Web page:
Robert Dean Harp, 25 year old son of Mr. and Mrs. Robert E. Harp of Coldwater, was killed instantly and Leo Patterson, son of Mr. and Mrs. Frank Patterson of this city, suffered what was thought to be a broken back about 2:30 o'clock Monday morning when the car driven by Patterson went out of control at the junction of Highways 183 and U. S. 54, 22 miles north of Coldwater.
The men returning from Dodge City and apparently, unexpectedly, came to the turn leading to Coldwater. The Plymouth sedan driven by Mr. Patterson struck a creosote barrier post and careened into a power transmission line pole, snapping off a cross arm, it is reported.
The auto struck the pole broadside and the body and frame was bent partly around the obstruction. Mr. Harp, who was asleep in the back seat, was struck on his head with such force that his skull was badly crushed.
A continental bus line coach reached the scene of the accident a few minutes later. The driver notified Sheriff Beck at Greensburg, Mr. Patterson was taken to the Greensburg hospital and has since been in considerable pain but his condition is improving.
The funeral service for Mr. Harp was held in the Presbyterian church in Coldwater Wednesday, June 14, at 2:30 p.m. and was in charge of the pastor, Rev. Frank K. McDowell.
Mrs. Frank Weber sang "The Lord's Prayer" and "Londonderry Air," accompanied by Mrs. E. H. Gregg, organist. The pallbearers were David Cary, Lester Lenertz, Fred Anderson, Jerry Guss and Burke Burnette of Coldwater and Ed Farlow of Dodge City. Burial was in Crown Hill cemetery near Coldwater with military honors by the Coldwater V. F. W. post.
Robert Dean Harp, son of Robert E. and Norma L. Harp of Coldwater, was born in this city March 7, 1925, and departed from this life June 12, 1950, at the age of 25 years, 2 months and 12 days.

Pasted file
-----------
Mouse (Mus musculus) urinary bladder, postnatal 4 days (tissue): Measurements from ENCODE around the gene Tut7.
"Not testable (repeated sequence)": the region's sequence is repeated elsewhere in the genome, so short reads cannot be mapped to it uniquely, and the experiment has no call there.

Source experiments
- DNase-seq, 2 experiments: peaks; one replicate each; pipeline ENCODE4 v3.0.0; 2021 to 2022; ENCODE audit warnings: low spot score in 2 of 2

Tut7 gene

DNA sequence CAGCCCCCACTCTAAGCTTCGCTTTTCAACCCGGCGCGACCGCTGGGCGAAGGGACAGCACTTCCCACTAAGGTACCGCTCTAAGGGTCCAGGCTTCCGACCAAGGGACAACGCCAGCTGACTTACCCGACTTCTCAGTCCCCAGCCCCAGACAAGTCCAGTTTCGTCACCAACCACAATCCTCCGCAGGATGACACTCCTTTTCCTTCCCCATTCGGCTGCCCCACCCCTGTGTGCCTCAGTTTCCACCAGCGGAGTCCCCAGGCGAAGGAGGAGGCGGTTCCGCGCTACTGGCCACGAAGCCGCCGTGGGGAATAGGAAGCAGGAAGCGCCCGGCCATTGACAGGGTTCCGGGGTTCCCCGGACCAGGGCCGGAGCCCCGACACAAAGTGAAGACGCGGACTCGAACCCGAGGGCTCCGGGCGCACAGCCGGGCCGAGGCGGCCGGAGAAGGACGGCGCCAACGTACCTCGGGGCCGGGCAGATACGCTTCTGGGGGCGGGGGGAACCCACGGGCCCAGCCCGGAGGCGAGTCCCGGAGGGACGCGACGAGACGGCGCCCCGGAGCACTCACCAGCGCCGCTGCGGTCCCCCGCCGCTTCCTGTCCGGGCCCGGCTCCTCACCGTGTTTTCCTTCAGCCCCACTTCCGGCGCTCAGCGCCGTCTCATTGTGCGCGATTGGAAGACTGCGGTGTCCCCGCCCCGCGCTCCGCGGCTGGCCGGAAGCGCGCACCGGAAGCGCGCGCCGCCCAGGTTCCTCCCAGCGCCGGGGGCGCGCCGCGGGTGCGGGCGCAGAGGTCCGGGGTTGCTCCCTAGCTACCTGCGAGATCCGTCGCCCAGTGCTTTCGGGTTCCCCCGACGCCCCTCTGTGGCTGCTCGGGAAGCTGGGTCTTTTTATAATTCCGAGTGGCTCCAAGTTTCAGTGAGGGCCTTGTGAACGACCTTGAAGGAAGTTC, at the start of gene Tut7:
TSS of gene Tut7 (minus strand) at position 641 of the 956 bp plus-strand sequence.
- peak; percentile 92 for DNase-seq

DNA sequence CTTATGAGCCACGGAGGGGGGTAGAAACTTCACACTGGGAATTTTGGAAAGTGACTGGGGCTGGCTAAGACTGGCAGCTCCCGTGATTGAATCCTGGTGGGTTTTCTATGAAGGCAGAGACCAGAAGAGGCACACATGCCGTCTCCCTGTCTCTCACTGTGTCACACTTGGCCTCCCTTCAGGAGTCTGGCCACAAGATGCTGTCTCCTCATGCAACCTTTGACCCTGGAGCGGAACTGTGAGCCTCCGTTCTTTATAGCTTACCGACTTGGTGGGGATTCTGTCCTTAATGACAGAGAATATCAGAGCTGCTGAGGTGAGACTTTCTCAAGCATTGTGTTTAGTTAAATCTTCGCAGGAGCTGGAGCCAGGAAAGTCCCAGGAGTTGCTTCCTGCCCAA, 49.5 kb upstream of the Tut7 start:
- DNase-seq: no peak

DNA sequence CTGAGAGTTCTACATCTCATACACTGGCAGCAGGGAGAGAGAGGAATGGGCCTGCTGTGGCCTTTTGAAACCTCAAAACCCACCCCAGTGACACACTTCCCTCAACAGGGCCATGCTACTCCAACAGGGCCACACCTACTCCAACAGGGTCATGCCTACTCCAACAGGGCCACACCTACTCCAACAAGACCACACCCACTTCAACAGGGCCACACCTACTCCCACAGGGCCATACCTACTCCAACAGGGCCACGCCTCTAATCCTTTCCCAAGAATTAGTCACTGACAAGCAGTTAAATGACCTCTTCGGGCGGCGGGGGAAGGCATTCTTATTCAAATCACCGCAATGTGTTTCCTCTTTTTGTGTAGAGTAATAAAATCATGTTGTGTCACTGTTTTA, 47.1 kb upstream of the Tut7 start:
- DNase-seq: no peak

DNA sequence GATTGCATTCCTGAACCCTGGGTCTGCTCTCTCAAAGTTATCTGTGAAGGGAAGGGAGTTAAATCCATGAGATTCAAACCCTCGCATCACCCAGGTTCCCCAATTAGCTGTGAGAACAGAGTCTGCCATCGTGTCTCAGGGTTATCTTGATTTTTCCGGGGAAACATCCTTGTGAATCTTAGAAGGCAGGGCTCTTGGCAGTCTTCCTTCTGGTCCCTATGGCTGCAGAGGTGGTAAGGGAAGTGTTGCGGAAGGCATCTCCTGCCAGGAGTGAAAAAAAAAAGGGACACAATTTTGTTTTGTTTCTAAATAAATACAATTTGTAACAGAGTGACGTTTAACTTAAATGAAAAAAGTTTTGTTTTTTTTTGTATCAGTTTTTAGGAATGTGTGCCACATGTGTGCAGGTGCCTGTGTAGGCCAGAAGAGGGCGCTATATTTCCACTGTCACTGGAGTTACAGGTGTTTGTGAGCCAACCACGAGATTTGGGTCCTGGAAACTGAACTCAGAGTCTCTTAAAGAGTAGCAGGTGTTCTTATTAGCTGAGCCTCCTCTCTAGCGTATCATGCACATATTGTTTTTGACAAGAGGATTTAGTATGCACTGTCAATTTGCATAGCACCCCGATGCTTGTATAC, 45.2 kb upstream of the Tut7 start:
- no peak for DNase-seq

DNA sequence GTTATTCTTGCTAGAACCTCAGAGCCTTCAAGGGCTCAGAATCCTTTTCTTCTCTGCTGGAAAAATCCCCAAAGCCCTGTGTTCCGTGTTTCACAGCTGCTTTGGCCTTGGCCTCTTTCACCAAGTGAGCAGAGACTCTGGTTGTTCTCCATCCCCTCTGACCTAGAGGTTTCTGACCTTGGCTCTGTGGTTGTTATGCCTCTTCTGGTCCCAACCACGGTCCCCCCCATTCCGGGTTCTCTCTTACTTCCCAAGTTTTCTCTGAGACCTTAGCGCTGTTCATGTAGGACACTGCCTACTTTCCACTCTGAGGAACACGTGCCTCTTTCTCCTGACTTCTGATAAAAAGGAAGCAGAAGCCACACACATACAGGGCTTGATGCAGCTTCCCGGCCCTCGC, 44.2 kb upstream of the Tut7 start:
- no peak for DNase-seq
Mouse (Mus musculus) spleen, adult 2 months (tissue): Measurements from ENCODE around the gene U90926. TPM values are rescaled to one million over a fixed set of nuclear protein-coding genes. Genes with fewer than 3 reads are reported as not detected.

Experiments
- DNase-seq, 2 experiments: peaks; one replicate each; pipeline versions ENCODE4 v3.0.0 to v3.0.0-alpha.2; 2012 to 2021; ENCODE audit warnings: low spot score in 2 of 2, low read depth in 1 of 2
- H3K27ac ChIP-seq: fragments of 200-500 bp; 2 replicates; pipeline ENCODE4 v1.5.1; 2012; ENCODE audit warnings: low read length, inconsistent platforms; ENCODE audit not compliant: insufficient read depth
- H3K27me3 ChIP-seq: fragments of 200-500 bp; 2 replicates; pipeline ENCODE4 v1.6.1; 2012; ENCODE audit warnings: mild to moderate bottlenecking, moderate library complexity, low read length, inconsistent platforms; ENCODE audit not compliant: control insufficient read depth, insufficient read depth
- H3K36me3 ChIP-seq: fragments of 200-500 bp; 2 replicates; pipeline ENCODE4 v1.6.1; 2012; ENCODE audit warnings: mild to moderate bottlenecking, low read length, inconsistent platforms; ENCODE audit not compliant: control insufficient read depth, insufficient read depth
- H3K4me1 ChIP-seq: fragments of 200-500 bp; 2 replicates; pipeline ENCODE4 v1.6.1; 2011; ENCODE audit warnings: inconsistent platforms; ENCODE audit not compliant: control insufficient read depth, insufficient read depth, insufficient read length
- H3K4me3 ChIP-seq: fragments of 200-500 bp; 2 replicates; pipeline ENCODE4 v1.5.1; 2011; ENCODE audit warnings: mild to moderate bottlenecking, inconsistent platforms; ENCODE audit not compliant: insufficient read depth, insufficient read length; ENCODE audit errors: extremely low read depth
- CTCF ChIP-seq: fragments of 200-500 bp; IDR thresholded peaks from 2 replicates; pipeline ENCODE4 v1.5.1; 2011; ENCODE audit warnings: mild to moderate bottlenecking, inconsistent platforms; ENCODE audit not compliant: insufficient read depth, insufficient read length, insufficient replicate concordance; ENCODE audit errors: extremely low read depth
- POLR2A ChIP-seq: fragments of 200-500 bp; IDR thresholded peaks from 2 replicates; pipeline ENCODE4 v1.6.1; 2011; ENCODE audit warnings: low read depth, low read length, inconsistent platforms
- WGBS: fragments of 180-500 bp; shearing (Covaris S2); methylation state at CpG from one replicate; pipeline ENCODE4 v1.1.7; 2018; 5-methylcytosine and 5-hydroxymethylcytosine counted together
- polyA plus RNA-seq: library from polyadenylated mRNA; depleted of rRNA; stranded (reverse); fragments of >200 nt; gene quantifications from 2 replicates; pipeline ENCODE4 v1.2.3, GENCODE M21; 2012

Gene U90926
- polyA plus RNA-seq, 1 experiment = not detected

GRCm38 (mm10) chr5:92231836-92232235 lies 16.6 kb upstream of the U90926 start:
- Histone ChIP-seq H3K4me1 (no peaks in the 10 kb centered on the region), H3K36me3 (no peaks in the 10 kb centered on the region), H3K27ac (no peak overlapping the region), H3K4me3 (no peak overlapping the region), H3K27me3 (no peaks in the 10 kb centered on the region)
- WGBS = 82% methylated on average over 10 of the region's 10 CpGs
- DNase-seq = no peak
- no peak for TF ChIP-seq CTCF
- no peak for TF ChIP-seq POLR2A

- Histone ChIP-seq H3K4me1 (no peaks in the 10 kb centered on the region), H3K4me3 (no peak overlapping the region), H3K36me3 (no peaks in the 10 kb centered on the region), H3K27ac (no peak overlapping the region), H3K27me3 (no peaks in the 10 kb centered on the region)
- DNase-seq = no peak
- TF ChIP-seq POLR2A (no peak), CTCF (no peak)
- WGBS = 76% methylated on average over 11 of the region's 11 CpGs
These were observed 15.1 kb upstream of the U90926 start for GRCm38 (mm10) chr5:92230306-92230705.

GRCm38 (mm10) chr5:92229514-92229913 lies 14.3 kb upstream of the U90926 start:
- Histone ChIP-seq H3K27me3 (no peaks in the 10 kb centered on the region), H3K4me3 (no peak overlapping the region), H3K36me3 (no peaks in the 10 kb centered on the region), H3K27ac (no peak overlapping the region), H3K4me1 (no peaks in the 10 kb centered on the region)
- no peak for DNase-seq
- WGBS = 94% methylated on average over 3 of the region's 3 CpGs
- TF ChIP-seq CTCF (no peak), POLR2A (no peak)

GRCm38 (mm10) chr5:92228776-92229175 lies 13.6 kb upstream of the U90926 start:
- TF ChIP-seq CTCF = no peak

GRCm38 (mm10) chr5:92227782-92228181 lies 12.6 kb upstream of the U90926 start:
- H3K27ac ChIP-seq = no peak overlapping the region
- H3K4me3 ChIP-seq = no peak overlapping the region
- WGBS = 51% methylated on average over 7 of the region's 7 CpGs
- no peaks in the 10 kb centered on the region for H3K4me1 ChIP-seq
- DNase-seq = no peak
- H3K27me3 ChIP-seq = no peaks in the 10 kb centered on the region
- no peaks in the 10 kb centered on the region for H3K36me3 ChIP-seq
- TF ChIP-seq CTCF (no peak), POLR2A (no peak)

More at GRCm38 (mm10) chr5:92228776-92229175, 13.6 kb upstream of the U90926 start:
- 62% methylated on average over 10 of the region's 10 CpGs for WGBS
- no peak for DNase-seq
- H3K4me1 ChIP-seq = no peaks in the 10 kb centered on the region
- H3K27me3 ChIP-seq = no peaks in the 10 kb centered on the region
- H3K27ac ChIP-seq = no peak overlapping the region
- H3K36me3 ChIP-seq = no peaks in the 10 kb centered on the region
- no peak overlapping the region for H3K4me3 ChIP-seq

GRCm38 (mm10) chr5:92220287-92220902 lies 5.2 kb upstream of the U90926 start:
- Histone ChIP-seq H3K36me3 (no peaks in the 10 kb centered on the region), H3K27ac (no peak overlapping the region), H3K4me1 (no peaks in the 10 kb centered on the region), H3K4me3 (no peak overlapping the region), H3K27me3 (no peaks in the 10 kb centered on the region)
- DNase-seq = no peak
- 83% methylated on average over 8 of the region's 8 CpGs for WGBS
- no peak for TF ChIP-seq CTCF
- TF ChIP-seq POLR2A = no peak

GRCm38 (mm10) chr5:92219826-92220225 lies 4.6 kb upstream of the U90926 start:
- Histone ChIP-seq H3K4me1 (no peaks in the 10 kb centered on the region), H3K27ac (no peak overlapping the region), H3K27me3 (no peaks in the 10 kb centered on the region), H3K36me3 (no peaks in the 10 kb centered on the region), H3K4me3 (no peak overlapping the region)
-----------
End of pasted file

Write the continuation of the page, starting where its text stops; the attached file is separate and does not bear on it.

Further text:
He grew to young manhood in Coldwater, attending the Coldwater public schools and graduating with the class of 1943. He was an athletic type of boy and a four letter man in football. He loved sports of all kinds and was one of the first 18 year olds to be inducted into the service during World War II. He served with the 141st Naval Construction Battalion two years, six months and 20 days.
All of this time, except during boot training, was spent in the South Pacific where he made an excellent military record.
Robert Dean had a likeable disposition and made many friends. He spent considerable time since the war working in the oil fields at Great Bend, Kans., Casper, Wyo., and in Texas and was an efficient workman.
He was a member of the Wm. H. Finney V. F. W. Post at Coldwater and had been a member of the American Legion posts at Casper, Wyo., and Coldwater.
He leaves to mourn his passing his father and mother of the home; one sister, Mrs. Howard Meisel, of Haviland, Kans.; his maternal grandmother, Mrs. Cora McIntyre of Coldwater; his paternal grandmother, Mrs. Eunice Harp, of Mullinville; six uncles on his maternal side, two aunts on his paternal side, and many other relatives and friends.
Thanks to Shirley Brier for finding, transcribing and contributing the above news article to this web site!
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